New study urges caution over widespread criminalisation of HIV transmission
A new report by the Global Network of People living with HIV/AIDS Europe (GNP+ Europe) and Terrence Higgins Trust highlights the widespread criminalisation of HIV transmission across Europe and calls for an informed and measured approach based on public health and human rights.
The UNAIDS funded report, Criminalisation of HIV transmission in Europe, comes at a critical time, amid media hype surrounding HIV transmission cases in the UK, the Netherlands, Sweden and Finland.
The report identifies and analyses the laws used in relation to HIV transmission and maps prosecution within signatory States of the European Convention of Human Rights. It also discusses the value and appropriateness of the use of criminal law and other punitive measures in the response to the epidemic.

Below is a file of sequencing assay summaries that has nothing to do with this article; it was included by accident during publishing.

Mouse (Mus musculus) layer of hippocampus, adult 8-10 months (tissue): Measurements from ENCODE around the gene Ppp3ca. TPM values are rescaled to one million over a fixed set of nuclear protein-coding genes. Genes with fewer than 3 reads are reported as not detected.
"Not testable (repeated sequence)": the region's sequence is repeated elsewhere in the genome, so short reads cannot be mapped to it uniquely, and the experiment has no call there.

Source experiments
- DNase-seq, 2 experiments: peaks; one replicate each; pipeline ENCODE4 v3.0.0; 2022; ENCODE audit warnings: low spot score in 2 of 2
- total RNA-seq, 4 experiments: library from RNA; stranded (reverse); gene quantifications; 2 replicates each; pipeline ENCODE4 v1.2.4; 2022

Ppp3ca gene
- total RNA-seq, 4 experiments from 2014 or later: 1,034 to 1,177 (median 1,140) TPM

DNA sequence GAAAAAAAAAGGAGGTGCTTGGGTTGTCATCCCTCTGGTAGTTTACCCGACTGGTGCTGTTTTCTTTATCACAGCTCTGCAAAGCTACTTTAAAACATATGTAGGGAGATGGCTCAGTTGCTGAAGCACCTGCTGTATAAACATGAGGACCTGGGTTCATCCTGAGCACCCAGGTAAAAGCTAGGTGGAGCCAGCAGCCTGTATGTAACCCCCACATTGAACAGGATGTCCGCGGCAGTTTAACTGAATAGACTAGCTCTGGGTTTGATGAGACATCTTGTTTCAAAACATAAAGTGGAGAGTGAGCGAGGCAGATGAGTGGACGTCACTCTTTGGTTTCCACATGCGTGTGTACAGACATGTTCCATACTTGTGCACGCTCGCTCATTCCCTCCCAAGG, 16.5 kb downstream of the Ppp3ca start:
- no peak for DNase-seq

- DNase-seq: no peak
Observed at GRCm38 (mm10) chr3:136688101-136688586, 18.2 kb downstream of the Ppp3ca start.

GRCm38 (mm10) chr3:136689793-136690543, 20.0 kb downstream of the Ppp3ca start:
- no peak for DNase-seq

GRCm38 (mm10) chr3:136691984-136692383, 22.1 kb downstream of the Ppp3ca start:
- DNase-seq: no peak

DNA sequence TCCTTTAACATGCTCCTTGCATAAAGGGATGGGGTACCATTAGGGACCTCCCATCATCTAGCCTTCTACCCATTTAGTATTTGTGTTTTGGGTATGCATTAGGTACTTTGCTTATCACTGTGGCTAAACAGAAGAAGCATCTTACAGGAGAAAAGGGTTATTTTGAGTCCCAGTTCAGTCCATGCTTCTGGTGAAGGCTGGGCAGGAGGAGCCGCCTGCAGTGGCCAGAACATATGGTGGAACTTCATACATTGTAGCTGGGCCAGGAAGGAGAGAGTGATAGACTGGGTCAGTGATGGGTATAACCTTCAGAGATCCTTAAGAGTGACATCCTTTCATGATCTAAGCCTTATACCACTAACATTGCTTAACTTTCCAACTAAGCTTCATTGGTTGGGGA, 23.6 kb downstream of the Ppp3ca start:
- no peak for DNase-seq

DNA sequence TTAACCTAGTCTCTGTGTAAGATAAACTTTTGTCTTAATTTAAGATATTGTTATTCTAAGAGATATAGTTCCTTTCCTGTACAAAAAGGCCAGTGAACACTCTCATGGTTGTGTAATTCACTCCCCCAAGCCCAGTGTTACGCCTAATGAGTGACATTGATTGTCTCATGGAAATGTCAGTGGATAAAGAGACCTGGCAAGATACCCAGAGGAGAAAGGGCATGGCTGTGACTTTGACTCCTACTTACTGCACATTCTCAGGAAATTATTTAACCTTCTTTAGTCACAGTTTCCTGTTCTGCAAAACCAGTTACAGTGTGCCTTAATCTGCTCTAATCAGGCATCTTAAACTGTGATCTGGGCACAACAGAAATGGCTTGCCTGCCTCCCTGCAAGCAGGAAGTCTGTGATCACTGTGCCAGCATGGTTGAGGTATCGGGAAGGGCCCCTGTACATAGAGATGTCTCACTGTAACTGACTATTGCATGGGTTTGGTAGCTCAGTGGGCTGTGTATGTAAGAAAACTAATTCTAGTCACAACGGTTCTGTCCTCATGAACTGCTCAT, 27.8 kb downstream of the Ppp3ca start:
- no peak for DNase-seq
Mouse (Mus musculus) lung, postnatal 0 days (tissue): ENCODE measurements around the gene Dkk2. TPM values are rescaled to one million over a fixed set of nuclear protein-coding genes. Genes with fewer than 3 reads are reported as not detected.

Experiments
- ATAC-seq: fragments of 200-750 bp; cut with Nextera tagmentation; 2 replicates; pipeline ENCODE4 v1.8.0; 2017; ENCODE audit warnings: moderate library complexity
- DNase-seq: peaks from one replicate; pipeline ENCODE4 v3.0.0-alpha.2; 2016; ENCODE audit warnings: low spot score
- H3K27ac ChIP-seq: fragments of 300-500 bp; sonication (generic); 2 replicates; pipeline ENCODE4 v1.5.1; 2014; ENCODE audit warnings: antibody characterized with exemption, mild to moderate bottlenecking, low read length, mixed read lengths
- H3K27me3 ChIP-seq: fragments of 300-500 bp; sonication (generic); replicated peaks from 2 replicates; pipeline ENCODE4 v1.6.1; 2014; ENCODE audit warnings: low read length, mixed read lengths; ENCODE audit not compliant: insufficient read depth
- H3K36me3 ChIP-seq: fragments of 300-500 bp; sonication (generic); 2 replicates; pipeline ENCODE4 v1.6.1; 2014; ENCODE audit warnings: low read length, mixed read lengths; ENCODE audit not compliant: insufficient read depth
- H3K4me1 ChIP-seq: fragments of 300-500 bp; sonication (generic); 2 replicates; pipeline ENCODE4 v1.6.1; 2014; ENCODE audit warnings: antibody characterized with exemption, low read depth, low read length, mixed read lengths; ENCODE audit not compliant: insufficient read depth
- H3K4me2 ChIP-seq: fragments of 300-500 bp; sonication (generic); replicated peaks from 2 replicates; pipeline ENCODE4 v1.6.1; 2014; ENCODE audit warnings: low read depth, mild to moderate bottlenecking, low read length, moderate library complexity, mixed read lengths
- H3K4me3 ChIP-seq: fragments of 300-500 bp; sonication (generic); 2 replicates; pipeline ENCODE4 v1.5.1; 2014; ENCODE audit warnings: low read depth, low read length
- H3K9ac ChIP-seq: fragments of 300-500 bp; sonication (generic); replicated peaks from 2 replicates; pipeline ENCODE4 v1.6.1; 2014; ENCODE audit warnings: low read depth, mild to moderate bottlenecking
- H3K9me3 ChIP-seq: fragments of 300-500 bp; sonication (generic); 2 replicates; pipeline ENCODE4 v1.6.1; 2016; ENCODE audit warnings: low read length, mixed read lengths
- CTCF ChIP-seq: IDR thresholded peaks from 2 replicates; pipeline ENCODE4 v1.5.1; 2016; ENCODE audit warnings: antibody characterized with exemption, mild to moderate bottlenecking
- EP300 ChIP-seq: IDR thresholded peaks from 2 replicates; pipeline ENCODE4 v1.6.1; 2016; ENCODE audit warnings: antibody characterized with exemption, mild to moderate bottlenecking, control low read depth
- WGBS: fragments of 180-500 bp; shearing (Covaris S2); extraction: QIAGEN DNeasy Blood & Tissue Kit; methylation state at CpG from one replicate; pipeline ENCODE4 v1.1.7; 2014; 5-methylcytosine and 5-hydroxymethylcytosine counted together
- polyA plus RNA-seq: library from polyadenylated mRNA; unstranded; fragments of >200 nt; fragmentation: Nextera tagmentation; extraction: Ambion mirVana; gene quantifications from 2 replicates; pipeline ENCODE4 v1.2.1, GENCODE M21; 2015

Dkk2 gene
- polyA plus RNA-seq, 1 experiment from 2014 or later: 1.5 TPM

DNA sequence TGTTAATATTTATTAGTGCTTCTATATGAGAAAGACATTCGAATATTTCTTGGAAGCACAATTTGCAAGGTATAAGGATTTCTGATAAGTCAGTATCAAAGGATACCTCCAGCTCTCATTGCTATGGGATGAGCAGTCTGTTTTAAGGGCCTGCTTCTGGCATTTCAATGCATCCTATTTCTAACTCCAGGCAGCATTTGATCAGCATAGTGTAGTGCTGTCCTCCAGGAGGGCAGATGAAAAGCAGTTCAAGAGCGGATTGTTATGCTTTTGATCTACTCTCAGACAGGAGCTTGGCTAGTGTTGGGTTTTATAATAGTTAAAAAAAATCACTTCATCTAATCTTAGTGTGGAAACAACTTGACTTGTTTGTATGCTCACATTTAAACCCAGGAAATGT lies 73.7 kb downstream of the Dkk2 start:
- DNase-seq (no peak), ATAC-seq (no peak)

Until recently the majority opinion seemed to be that criminal law should only be used in the context of HIV as a last resort, for example in cases of rape or wilful deception.
Many different types of law are used to prosecute transmission of HIV, including HIV-specific laws and general criminal law provisions. Some laws require intent, some do not. Some laws criminalise only actual transmission, while others criminalise the risk of transmission. Furthermore, some laws include reckless as well as negligent behaviour in addition to intentional behaviour in their legal provisions.
Though data on the background of people prosecuted was hard to find, it appears that a substantial number are from marginalised groups, in particular migrants. Men appear more likely to be prosecuted than women and there have been no traceable convictions for transmission from mother to baby.
Lisa Power, Head of Policy at Terrence Higgins Trust said: We urge lawmakers to take an informed approach based on human rights and public health if they wish to bring the law to bear on HIV transmission. Criminalising consensual sexual acts will discourage people with HIV from seeking help in maintaining safer sex and drive such behaviour underground. Positive support to maintain safer sex is a basic part of preventing onward transmission.
The full report, Criminalisation of HIV transmission in Europe can be downloaded at